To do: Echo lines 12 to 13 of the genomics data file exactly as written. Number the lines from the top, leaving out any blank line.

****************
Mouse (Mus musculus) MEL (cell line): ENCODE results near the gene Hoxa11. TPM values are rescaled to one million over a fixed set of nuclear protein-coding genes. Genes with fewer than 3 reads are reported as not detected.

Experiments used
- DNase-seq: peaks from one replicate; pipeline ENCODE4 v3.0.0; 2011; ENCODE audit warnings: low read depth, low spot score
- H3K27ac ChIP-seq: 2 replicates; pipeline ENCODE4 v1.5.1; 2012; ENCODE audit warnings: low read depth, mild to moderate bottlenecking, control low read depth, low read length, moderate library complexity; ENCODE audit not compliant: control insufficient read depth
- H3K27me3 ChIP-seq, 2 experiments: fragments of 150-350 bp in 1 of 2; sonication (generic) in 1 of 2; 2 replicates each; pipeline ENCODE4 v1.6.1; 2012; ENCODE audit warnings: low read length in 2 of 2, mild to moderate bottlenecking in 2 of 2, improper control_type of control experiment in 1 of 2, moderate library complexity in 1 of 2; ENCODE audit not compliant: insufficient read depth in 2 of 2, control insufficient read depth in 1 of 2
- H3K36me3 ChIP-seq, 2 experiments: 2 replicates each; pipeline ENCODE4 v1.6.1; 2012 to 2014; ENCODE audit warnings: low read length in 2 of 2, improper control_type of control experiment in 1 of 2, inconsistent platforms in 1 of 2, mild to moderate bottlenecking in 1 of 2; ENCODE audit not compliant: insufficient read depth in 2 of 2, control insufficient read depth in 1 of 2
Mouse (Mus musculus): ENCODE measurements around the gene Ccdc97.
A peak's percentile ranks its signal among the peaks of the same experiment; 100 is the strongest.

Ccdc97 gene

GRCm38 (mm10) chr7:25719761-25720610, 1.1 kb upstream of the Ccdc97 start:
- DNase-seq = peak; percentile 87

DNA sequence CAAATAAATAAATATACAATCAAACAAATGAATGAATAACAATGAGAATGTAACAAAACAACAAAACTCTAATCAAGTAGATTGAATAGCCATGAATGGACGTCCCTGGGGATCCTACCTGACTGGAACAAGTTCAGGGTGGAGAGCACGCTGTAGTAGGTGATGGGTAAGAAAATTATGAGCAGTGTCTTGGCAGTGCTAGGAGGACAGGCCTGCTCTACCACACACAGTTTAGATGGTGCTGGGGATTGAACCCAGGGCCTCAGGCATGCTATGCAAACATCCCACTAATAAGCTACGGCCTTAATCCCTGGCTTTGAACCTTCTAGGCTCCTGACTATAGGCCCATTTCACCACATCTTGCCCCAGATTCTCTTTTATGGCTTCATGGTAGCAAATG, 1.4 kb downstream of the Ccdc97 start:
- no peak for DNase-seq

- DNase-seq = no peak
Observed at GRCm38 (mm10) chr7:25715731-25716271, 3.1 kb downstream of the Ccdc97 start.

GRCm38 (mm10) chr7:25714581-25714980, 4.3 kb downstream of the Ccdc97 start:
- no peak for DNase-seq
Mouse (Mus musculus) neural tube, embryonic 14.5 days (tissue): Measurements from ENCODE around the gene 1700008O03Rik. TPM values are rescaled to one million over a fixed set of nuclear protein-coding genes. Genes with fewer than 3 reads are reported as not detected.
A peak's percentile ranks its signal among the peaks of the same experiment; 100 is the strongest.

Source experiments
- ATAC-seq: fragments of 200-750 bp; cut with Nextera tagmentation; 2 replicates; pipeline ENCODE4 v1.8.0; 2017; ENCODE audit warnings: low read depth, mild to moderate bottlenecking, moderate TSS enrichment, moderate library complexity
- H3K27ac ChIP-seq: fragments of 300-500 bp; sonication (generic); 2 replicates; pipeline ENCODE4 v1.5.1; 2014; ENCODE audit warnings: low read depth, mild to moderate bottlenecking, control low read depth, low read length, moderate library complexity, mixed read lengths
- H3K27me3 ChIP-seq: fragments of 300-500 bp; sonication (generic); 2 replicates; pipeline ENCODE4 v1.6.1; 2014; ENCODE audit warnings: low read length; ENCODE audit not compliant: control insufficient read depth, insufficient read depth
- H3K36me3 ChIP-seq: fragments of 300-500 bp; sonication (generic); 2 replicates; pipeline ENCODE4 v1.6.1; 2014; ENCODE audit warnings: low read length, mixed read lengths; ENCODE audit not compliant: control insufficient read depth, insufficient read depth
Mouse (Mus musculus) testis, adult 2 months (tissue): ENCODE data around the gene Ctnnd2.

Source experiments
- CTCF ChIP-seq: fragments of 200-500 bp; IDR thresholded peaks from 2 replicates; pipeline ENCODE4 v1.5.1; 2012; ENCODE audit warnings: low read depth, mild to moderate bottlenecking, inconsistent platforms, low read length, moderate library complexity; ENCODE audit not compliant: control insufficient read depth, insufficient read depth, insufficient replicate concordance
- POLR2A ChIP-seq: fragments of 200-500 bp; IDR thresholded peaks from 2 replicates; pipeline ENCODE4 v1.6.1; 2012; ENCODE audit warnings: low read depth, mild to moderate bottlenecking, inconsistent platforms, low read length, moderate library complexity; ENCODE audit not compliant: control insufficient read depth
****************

DNA sequence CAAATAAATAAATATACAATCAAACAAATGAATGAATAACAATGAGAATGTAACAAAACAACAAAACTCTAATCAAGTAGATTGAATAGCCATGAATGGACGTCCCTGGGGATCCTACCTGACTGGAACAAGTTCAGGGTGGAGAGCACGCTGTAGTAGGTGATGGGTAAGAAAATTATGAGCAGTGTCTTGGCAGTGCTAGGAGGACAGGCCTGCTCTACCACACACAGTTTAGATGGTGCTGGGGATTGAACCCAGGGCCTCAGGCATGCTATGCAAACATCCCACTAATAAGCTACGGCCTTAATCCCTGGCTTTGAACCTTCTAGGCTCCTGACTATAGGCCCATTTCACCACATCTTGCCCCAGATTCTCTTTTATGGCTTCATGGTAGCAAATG, 1.4 kb downstream of the Ccdc97 start:
- no peak for DNase-seq